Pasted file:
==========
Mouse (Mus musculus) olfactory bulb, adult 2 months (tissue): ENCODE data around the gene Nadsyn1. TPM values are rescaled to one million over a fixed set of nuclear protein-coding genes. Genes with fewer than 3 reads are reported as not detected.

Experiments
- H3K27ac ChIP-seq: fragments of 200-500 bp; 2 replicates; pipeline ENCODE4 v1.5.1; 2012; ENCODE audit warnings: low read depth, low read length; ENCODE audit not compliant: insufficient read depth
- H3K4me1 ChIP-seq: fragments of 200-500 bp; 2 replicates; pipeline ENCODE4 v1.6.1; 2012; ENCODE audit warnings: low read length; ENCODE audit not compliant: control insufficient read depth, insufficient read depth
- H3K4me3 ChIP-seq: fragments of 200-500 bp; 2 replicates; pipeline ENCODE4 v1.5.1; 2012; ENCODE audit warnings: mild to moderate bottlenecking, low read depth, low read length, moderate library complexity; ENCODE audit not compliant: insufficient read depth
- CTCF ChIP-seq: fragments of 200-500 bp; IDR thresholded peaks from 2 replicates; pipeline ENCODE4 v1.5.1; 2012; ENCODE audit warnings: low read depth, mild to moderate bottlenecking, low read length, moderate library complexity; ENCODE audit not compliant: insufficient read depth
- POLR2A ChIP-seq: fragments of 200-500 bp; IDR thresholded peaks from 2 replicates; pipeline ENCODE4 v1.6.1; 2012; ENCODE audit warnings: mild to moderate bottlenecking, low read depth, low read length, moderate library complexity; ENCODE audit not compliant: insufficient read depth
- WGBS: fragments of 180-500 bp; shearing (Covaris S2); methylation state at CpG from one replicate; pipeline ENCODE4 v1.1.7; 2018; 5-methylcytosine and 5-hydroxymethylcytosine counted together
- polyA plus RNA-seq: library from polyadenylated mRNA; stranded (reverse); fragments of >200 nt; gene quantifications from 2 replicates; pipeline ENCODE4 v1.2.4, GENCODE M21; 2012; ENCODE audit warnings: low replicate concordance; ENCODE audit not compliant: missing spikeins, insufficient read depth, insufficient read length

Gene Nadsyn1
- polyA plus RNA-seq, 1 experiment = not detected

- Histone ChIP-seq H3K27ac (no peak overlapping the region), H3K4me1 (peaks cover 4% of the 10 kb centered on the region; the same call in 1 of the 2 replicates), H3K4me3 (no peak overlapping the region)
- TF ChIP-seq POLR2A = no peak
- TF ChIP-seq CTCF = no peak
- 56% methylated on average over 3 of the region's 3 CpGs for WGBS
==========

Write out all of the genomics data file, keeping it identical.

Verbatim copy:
Mouse (Mus musculus) olfactory bulb, adult 2 months (tissue): ENCODE data around the gene Nadsyn1. TPM values are rescaled to one million over a fixed set of nuclear protein-coding genes. Genes with fewer than 3 reads are reported as not detected.

Experiments
- H3K27ac ChIP-seq: fragments of 200-500 bp; 2 replicates; pipeline ENCODE4 v1.5.1; 2012; ENCODE audit warnings: low read depth, low read length; ENCODE audit not compliant: insufficient read depth
- H3K4me1 ChIP-seq: fragments of 200-500 bp; 2 replicates; pipeline ENCODE4 v1.6.1; 2012; ENCODE audit warnings: low read length; ENCODE audit not compliant: control insufficient read depth, insufficient read depth
- H3K4me3 ChIP-seq: fragments of 200-500 bp; 2 replicates; pipeline ENCODE4 v1.5.1; 2012; ENCODE audit warnings: mild to moderate bottlenecking, low read depth, low read length, moderate library complexity; ENCODE audit not compliant: insufficient read depth
- CTCF ChIP-seq: fragments of 200-500 bp; IDR thresholded peaks from 2 replicates; pipeline ENCODE4 v1.5.1; 2012; ENCODE audit warnings: low read depth, mild to moderate bottlenecking, low read length, moderate library complexity; ENCODE audit not compliant: insufficient read depth
- POLR2A ChIP-seq: fragments of 200-500 bp; IDR thresholded peaks from 2 replicates; pipeline ENCODE4 v1.6.1; 2012; ENCODE audit warnings: mild to moderate bottlenecking, low read depth, low read length, moderate library complexity; ENCODE audit not compliant: insufficient read depth
- WGBS: fragments of 180-500 bp; shearing (Covaris S2); methylation state at CpG from one replicate; pipeline ENCODE4 v1.1.7; 2018; 5-methylcytosine and 5-hydroxymethylcytosine counted together
- polyA plus RNA-seq: library from polyadenylated mRNA; stranded (reverse); fragments of >200 nt; gene quantifications from 2 replicates; pipeline ENCODE4 v1.2.4, GENCODE M21; 2012; ENCODE audit warnings: low replicate concordance; ENCODE audit not compliant: missing spikeins, insufficient read depth, insufficient read length

Gene Nadsyn1
- polyA plus RNA-seq, 1 experiment = not detected

- Histone ChIP-seq H3K27ac (no peak overlapping the region), H3K4me1 (peaks cover 4% of the 10 kb centered on the region; the same call in 1 of the 2 replicates), H3K4me3 (no peak overlapping the region)
- TF ChIP-seq POLR2A = no peak
- TF ChIP-seq CTCF = no peak
- 56% methylated on average over 3 of the region's 3 CpGs for WGBS